Inspiration is where you find it. A few weeks ago, I was cycling along one of London's less salubrious backwaters and saw a British Waterways maintenance boat hoiking foul-looking junk out of a canal. The work looked tough, dirty and unpleasant - perfect Sharp End material. Thus, a week or so later, I found myself at a lock on the Regent's Canal at King's Cross, waiting for my stint on the Hanwell, a specially built stubby canal boat with an open front for rubbish - a kind of waterborne dustcart.
The Hanwell wasn't co-operating though. Her engine wouldn't start and there was talk of scrambling a back-up, the Aylesbury, from further up the canal. In the meantime, my boss for the day, British Waterways' 'waterways operative' Paul Crowhurst and I biked down the canal to Islington to help out at a BW-run exhibition about safer cycling. In recent years, the canal has become a commuter corridor and it's up to British Waterways to both maintain the canal itself and keep pedestrians and cyclists happy on the narrow towpaths. A tricky balancing act, as some of the more voluble visitors to our stand demonstrated.
When the Hanwell finally arrived, we negotiated the Islington lock and made for the unexpected delights of Hackney. Perhaps I was looking impatient as we chugged along at little more than walking pace, because Paul's colleague Mark Loveday told me that the key to working on the canal was to accept just how slow everything is. The Hanwell's top speed is just 4mph, and with all the numerous locks to negotiate en route, the 14-mile trip from Paddington Basin to Limehouse on the Thames can take a day.
The trick is to remember that the canal was built in the 19th century and make the most of the relaxing pace. Soon, I was in an 1809 frame of mind, helped by the glorious sunshine. Pretty boats pottered on the canal, and pretty women jogged alongside. And you couldn't wish for better guides than Mark and Paul. They were knowledgeable about everything, from the wildlife to the magnificent canal engineering - especially the astonishing 878-metre Islington tunnel.
Both were real enthusiasts and clearly loved the job, despite the modest salary of about £18,000 p.a. (including London weighting). And I could see why: the canal is like a long village. Everyone says hello to everyone else and people help each other out. Indeed, much of the job involves coming to the aid of lost pedestrians, helping out boaters and so on. The canal is also one of the last places in central London where alternative types can afford to live - property developers never really found an easy way to make a quick buck on a narrowboat. But what's it like in the winter? I asked Paul. He enjoyed it, although a workmate had got hypothermia from spending hours chest-deep in the icy water.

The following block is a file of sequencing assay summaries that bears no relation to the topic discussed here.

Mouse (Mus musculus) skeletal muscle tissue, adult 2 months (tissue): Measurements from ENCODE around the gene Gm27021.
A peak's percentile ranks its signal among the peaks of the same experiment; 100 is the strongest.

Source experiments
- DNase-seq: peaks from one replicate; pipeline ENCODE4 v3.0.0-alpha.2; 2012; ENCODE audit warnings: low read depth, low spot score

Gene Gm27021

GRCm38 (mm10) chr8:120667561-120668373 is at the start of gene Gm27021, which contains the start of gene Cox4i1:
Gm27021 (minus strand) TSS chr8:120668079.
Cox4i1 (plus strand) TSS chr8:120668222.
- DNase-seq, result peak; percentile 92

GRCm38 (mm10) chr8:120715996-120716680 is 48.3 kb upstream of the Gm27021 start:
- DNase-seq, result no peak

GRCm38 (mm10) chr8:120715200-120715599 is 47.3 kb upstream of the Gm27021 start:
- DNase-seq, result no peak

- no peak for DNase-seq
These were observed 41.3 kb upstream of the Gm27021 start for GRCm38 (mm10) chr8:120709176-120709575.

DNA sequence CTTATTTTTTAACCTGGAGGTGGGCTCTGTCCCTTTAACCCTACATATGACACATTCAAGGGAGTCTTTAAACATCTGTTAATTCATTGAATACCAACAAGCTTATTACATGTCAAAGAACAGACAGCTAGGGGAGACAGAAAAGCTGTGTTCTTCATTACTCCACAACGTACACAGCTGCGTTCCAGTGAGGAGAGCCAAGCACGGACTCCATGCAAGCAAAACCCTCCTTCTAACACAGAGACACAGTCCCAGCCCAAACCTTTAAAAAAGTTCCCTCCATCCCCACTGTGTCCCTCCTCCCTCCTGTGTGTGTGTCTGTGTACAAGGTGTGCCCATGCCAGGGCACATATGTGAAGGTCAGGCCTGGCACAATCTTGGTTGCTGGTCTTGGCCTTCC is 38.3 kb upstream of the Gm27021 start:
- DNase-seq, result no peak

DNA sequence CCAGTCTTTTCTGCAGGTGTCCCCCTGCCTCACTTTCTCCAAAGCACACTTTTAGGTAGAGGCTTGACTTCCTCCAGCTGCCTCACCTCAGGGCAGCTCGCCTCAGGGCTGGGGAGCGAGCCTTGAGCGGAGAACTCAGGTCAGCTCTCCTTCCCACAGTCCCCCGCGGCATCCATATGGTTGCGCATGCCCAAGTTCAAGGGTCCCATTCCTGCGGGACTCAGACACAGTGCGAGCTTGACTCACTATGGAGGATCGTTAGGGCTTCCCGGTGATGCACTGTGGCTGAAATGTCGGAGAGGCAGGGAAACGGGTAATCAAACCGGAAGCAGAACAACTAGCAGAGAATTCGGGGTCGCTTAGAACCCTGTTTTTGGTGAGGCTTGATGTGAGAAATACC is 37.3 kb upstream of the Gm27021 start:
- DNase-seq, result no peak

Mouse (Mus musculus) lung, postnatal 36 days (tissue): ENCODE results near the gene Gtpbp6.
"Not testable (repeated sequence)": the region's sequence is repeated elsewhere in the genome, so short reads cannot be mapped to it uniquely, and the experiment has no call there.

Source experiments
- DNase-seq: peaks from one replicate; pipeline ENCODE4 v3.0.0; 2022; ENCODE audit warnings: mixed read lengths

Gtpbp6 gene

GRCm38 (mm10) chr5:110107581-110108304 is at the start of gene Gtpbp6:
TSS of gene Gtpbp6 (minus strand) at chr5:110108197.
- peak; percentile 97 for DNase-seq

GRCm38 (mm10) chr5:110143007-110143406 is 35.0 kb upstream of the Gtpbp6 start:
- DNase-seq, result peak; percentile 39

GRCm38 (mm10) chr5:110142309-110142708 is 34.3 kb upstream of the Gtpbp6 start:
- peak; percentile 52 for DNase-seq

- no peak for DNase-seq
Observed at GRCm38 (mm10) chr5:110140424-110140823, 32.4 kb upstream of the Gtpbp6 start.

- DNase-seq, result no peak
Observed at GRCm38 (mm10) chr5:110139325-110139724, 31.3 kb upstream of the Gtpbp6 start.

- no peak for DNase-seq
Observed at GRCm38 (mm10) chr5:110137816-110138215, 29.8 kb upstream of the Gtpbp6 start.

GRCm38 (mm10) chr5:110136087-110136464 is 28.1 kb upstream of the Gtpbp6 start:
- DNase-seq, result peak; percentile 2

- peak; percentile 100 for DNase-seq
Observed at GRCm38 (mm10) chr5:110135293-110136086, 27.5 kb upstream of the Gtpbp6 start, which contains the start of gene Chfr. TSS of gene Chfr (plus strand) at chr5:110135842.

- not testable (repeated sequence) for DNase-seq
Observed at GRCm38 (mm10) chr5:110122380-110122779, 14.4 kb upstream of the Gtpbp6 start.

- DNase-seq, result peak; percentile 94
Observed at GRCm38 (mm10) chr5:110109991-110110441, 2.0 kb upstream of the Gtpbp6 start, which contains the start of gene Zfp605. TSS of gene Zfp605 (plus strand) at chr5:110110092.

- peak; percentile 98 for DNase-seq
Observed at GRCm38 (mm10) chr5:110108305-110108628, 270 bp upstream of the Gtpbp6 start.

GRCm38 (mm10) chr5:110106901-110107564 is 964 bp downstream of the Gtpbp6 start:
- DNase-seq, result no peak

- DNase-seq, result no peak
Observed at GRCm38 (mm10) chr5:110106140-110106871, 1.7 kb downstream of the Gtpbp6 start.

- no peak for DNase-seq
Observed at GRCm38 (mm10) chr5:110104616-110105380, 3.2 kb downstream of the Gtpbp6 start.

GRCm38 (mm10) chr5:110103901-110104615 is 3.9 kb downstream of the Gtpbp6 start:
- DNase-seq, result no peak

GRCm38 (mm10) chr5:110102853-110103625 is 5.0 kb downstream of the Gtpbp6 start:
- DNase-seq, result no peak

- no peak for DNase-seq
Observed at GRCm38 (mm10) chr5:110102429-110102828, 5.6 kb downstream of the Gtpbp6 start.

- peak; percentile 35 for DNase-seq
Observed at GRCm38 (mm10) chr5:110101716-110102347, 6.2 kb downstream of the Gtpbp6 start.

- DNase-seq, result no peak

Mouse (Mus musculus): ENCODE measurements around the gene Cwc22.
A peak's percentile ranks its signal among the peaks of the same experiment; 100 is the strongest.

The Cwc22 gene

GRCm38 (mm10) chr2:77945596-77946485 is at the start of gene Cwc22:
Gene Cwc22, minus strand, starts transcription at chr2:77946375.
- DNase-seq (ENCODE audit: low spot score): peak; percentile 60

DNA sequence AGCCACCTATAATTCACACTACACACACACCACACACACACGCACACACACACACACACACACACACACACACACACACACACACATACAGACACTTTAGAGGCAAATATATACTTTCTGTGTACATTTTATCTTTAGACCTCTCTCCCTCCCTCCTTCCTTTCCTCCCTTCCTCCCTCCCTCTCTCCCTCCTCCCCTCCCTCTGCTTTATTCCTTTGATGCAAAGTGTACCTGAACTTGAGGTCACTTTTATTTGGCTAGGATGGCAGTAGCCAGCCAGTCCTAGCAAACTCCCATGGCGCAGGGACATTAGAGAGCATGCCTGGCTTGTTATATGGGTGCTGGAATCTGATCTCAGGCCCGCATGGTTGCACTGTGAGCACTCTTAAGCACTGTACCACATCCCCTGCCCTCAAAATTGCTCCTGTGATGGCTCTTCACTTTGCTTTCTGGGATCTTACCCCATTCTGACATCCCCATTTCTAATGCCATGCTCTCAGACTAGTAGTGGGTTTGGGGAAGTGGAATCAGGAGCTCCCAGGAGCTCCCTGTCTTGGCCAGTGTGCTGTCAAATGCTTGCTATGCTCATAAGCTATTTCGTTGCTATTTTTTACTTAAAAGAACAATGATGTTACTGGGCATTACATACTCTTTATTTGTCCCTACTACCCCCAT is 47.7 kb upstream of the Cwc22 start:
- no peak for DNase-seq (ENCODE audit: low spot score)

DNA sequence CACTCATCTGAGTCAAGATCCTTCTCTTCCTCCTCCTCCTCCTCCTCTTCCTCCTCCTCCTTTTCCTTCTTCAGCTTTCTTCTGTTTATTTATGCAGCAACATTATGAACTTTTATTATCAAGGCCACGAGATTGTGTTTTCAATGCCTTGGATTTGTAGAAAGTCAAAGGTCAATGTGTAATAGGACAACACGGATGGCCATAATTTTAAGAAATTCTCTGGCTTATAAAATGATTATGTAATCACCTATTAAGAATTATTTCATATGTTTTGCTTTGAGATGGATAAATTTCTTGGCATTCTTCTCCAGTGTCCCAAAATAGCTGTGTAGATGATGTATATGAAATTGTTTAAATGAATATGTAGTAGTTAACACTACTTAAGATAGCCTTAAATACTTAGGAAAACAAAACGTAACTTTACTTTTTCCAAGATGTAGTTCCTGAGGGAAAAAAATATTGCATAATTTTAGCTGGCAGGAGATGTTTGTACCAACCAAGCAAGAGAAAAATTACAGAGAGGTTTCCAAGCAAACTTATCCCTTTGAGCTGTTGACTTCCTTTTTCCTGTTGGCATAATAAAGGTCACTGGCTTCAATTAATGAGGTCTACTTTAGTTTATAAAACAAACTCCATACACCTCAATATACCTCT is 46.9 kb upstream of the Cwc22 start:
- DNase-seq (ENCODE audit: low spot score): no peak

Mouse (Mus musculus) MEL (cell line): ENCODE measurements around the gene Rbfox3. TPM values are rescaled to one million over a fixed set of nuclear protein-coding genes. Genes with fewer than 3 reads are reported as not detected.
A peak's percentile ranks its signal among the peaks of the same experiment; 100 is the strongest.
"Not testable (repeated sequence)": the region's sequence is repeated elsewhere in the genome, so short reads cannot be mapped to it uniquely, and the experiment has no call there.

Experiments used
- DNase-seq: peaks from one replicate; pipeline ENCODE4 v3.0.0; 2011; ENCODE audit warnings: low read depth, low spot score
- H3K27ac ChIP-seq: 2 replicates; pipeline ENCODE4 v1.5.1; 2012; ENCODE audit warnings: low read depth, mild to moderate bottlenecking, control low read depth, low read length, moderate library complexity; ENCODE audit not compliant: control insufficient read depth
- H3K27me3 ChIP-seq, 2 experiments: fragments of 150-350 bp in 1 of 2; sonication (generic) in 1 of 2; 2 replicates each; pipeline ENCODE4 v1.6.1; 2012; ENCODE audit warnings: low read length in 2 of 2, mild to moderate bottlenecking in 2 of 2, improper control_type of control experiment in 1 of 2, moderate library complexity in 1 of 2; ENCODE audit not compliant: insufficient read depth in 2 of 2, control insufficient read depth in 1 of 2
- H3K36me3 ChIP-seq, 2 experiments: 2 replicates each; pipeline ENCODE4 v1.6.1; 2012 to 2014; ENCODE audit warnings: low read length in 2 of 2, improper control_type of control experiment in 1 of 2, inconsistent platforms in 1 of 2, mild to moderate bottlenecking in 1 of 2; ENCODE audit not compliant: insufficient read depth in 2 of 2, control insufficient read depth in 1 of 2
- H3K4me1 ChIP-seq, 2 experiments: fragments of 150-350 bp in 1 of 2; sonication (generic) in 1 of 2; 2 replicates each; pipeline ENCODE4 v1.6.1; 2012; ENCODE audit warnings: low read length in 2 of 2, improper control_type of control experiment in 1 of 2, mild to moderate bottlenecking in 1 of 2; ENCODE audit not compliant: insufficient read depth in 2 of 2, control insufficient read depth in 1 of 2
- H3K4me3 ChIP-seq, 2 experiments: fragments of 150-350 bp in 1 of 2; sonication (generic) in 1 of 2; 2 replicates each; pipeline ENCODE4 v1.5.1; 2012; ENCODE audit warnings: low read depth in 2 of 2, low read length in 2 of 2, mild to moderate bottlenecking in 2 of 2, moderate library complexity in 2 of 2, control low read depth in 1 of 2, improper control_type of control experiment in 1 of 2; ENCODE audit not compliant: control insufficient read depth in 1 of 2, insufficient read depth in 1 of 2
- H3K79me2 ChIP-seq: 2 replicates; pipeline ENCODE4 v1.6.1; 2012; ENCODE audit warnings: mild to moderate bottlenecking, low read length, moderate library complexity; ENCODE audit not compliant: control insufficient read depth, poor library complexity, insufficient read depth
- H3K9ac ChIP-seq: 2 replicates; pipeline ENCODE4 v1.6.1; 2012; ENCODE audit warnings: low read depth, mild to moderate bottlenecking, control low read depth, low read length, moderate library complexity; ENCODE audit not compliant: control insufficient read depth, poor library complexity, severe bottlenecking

But enough messing about in boats - time for some graft. It wasn't long before we fished a couple of shopping trolleys from the murky depths, dripping evil-smelling ooze. Underneath their noxious coating they weren't in bad shape, and they'd go for scrap. Other watery finds included a PC monitor, many footballs, a coat in a plastic bag (was it used in a crime, we wondered?) and a smelly dead eel that went straight into our sealed bin.
There was maintenance to be done, too. Every now and then we'd fix a boom across a weir that had come loose, or scrub the algae off a ladder. Sad to say, much canal upkeep is an ongoing battle against the less civic-minded citizens, whose crimes range from littering to graffiti and even bench-burning.
By the end of our journey, we had three trolleys, a couple of soggy roadsigns, the aforementioned eel and all sorts of rubbish on board. But this, I was told, was a pretty light day. Once, they'd taken out 16 bicycles, four trolleys, three mopeds and two motorbikes. Water normally ruins anything with an engine, but cycles are often salvageable. These usually go to charity, and Mark admitted his own was a canal rescue. They hadn't seen many cycles recently, but 'just wait till the school holidays', Paul said.
More grisly finds can include dead cats and foxes (rarely dogs, who, apparently, have more sense) and even the occasional dead body. Neither Mark nor Paul had ever found a human corpse, but colleagues had, and there's a story about a box with a dead baby in, too. But such macabre thoughts were far from our minds as we puttered slowly back to King's Cross, waving at the other canal users and picking up the odd bit of flotsam. Who'd have thought being a floating binman could be so much fun?